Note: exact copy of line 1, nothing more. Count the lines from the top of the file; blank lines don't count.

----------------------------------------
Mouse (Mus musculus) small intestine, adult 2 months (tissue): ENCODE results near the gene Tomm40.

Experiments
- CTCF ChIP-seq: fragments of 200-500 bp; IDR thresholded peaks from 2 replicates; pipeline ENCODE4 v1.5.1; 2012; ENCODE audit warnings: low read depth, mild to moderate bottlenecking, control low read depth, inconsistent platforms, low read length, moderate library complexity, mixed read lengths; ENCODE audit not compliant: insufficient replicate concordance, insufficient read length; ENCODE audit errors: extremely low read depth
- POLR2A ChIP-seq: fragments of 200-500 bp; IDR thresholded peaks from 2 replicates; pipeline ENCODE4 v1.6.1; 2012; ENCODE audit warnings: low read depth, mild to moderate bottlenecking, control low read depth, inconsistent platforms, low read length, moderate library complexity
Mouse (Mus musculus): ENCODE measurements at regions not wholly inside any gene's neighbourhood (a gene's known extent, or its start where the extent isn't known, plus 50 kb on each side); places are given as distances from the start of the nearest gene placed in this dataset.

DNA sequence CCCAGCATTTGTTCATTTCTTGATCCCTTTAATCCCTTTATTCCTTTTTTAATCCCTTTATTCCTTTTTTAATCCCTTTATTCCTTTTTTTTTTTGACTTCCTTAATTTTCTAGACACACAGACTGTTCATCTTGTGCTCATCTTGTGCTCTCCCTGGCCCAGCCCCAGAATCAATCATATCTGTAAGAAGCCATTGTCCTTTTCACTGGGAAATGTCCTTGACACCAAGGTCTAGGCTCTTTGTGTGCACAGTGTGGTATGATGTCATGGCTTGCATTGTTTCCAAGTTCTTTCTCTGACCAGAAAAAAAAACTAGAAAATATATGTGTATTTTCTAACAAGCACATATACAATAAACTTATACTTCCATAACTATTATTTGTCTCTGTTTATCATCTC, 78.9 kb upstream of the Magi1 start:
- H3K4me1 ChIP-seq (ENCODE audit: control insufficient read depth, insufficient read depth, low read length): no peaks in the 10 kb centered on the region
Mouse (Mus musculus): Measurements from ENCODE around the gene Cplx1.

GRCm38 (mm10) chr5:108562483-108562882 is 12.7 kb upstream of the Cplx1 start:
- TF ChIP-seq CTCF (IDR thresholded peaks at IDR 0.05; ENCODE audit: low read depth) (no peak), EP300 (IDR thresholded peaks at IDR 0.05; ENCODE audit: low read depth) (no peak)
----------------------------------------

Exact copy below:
Mouse (Mus musculus) small intestine, adult 2 months (tissue): ENCODE results near the gene Tomm40.